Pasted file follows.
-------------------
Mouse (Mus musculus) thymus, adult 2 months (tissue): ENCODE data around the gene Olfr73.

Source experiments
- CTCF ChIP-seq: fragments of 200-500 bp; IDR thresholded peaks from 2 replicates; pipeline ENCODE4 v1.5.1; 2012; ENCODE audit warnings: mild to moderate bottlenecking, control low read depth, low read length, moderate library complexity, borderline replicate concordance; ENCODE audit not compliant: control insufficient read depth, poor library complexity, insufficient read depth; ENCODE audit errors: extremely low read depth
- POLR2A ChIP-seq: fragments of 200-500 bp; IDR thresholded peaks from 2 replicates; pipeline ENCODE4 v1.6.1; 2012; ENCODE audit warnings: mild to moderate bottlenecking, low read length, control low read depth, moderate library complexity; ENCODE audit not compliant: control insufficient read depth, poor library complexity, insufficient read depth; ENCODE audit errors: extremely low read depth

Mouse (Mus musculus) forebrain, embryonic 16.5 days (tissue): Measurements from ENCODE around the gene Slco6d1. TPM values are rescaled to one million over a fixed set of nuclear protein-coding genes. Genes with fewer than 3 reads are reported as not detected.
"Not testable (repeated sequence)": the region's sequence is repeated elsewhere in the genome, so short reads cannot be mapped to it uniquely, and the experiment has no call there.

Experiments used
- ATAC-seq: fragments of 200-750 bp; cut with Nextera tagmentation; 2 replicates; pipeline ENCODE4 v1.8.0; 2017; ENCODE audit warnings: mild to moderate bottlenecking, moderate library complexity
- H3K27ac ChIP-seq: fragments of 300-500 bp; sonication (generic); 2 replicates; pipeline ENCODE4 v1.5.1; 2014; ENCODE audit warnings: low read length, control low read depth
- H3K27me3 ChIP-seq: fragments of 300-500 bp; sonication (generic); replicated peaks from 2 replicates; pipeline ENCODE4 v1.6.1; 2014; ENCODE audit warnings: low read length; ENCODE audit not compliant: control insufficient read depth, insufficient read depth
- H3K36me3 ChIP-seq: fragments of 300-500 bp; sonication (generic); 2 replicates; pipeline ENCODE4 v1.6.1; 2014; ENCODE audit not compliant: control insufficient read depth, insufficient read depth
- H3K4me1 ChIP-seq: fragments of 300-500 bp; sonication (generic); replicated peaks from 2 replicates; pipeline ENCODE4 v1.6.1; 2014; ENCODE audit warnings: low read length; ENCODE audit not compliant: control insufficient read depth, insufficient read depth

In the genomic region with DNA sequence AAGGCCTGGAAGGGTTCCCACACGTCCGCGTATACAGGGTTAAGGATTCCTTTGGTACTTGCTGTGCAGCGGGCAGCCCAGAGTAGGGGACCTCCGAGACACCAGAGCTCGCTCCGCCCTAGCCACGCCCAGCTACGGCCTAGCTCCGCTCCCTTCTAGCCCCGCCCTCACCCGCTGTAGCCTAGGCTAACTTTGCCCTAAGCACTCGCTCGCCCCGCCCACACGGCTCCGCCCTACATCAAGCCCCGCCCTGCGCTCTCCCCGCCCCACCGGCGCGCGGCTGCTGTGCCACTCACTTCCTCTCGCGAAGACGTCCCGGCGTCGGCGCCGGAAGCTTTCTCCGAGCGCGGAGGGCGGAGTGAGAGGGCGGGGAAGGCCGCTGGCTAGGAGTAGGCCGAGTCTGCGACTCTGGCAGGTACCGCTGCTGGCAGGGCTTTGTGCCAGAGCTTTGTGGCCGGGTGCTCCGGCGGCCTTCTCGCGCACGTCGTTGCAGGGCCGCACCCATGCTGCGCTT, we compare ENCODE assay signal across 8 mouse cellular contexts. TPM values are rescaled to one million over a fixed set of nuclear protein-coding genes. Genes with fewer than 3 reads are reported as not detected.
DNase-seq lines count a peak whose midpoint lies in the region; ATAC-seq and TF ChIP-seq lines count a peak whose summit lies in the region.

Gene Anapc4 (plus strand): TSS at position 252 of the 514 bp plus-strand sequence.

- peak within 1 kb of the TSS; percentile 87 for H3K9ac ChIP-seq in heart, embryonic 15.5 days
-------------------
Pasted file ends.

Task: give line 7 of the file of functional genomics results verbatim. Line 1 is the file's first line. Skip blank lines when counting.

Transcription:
Experiments used